Marine Biologist & Mai Tai Maker: My Life as a PWF Marine Naturalist
I can’t count the number of times a guest on our boat will come up to me, enthusiastically gushing “You have the most amazing job!” or “Wow, what an office!” It’s true — I do have a great job and the best view at PacWhale. As ECO team members, we encounter incredible marine wildlife on a daily basis, and we are doing meaningful conservation and education work. But there’s a lot more to being a Marine Naturalist than meets the eye.
For starters … who serves up crumbly apple danishes and yummy banana bread slices for breakfast? The naturalists do! Who makes sure everyone is properly caffeinated, sun-screened, and snorkeling gear-equipped? We do! Who makes sure all questions are answered and reasonable requests fulfilled so our wonderful guests can have the best day of their vacation? Why, the naturalists of course!
We wear a lot of hats out there on the water, and I’m not just talking about our cute PWF whale-tail caps. We’re lifeguards, waiters, educators, snorkel instructors, nautical knot experts, onboard researchers, whale spotters, wildlife interpreters, reef tour guides, sunscreen applicators, keiki teachers, fish experts, fundraisers, deck hands, boat scrubbers, gear washers, freedivers, boat mechanics, bilge pumpers, and ultimately — advocates of ocean love and environmental stewardship.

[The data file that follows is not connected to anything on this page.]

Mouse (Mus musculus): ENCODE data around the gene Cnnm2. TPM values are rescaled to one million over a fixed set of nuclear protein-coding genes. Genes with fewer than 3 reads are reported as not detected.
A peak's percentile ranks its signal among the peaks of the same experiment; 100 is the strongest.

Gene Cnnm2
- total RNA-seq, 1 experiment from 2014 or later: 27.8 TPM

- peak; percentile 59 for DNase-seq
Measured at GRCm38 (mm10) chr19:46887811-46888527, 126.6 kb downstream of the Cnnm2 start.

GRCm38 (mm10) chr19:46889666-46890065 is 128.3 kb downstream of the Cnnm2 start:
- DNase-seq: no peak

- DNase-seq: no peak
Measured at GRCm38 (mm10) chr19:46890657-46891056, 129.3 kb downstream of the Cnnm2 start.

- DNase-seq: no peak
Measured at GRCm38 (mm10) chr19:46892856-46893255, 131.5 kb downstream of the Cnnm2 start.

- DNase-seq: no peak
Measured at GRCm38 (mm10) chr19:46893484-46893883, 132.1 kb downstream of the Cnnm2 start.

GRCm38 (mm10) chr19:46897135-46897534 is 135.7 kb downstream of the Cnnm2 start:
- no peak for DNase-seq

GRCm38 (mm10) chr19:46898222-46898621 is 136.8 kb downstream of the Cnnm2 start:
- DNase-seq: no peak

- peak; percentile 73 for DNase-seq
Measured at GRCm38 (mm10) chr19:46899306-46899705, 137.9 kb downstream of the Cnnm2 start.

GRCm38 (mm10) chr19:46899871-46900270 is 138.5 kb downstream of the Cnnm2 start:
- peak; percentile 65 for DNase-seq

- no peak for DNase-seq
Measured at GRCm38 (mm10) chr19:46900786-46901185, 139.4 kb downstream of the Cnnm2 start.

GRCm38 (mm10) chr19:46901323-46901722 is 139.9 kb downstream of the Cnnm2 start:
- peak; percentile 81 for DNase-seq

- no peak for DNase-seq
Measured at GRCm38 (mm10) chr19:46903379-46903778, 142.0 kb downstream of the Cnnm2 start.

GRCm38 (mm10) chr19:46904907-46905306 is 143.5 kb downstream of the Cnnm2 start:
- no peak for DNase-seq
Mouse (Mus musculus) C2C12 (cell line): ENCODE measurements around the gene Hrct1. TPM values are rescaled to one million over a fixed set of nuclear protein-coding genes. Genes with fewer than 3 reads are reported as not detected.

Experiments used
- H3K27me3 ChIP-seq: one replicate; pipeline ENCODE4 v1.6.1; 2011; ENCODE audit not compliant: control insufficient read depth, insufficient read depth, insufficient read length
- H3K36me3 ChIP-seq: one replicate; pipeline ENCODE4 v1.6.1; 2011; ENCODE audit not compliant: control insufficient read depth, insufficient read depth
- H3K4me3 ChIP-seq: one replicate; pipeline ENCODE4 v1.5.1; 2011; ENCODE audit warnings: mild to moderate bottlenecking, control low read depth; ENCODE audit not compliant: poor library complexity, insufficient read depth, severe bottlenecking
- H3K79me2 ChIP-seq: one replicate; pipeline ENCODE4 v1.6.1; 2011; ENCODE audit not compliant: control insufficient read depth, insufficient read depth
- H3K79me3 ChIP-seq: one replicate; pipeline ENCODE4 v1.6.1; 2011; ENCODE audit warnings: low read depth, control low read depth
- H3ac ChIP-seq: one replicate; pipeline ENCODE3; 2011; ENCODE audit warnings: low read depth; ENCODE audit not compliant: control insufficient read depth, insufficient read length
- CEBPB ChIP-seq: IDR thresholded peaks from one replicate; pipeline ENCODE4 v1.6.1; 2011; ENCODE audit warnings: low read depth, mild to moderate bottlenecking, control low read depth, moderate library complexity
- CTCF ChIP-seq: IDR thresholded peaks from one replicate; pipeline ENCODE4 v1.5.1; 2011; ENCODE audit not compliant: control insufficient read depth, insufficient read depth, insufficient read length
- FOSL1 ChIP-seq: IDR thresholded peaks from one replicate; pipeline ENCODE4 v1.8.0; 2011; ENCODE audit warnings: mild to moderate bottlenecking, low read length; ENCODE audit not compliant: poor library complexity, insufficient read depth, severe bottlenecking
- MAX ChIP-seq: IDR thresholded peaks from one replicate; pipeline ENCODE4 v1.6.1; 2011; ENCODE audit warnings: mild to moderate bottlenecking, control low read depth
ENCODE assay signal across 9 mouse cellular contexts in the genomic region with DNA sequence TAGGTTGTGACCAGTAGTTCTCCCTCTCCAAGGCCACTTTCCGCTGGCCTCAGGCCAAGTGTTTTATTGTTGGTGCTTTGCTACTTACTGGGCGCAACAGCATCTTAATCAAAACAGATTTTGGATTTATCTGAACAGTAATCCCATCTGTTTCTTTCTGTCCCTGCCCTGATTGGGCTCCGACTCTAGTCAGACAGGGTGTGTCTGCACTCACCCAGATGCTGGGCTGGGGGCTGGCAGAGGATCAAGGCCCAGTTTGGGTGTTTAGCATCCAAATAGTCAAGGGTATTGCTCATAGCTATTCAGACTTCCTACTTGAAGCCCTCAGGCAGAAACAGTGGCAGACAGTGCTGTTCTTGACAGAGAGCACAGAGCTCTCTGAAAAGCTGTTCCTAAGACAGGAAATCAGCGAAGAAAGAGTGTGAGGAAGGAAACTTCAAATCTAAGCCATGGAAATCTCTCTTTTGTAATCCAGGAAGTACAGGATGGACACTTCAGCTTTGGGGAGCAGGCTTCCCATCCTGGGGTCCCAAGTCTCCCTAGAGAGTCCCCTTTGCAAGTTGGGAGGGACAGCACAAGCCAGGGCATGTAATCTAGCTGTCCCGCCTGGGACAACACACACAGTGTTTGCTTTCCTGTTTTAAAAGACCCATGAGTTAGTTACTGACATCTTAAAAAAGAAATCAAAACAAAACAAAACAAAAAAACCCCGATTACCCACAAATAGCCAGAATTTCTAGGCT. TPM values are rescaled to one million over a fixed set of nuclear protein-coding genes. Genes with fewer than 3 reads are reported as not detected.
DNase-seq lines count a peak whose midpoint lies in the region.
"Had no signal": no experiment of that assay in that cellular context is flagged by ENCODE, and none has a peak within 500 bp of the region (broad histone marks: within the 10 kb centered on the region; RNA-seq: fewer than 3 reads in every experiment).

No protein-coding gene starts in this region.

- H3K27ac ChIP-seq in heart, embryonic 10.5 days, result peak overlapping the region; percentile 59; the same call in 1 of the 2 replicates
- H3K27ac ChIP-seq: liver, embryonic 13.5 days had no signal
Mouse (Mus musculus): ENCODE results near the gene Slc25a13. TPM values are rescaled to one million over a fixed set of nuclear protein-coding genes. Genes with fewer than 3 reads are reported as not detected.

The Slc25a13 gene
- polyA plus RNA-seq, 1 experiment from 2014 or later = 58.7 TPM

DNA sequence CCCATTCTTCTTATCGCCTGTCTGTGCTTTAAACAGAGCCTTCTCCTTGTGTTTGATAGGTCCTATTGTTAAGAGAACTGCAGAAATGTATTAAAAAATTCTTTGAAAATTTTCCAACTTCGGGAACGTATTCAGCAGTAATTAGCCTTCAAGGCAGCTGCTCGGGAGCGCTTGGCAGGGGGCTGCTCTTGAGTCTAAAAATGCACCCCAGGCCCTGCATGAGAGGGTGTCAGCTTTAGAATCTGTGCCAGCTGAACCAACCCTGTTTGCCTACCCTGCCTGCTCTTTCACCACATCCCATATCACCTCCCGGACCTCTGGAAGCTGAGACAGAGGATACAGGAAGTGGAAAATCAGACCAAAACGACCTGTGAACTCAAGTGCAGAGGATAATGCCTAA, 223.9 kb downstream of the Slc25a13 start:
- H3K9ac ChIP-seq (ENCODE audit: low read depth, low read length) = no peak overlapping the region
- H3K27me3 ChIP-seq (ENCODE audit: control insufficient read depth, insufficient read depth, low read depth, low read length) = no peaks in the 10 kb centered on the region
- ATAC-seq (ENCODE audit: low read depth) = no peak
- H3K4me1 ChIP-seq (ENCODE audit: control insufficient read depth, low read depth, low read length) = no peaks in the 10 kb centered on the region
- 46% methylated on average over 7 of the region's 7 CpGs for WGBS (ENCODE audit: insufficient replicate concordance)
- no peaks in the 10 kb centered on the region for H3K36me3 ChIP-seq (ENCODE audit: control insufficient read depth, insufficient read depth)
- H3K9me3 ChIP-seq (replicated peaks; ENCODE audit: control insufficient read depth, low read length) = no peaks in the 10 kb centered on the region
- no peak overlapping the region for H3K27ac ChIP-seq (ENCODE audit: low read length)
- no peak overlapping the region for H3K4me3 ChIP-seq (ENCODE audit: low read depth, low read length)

It’s a lot of work, we never stop moving, and we love what we do. The ocean is our thing. It’s what wakes us up in the morning and gets us excited about work every day. Every time a little kid gasps with wonder at a sea turtle, or an excited first-time visitor asks me about a fish they’ve never seen before, or anyone laughs at my whale jokes, another wave of gratitude washes over me. These little things make me stop and ask myself “Do I actually get to do this for a living?”
And how exactly does one become a Marine Naturalist? Stay tuned for my next post and also check out this page for more info on PacWhale’s vessel crew.